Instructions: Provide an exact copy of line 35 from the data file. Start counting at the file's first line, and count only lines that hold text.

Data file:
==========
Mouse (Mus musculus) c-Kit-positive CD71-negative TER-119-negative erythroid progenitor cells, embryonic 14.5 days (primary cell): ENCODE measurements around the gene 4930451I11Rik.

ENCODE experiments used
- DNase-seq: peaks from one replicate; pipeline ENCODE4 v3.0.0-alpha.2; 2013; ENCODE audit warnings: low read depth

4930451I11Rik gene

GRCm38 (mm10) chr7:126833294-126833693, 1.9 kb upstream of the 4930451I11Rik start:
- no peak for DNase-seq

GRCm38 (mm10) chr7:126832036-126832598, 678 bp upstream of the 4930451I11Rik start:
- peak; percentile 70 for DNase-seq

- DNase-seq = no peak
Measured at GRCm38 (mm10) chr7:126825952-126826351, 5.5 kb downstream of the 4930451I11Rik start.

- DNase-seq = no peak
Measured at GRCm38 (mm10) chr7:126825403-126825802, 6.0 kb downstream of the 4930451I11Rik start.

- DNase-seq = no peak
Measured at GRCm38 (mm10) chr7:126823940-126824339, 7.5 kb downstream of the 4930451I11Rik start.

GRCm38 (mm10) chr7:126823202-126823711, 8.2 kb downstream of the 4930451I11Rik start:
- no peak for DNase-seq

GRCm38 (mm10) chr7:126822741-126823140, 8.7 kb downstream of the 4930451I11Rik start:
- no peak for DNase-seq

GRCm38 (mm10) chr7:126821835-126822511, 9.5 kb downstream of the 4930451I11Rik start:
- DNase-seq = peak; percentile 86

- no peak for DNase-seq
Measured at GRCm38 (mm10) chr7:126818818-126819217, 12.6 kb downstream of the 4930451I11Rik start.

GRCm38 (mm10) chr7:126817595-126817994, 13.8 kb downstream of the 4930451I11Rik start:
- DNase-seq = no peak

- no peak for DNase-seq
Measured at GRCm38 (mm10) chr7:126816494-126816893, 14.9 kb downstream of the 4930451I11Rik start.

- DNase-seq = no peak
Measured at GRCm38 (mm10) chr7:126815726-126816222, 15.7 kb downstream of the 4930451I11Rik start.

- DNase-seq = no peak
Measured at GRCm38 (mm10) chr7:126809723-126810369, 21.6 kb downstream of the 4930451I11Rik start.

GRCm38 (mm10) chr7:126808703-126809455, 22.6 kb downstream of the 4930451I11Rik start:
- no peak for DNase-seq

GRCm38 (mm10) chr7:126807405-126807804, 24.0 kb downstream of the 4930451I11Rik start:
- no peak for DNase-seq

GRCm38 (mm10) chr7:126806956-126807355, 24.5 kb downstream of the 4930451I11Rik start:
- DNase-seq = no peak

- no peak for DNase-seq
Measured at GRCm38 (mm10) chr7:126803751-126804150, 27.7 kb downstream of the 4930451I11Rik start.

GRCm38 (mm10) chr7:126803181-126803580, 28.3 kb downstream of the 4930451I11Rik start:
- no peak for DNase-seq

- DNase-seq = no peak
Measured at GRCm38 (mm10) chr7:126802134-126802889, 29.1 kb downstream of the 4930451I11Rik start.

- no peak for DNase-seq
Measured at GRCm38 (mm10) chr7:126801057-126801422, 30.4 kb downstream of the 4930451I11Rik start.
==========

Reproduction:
GRCm38 (mm10) chr7:126806956-126807355, 24.5 kb downstream of the 4930451I11Rik start: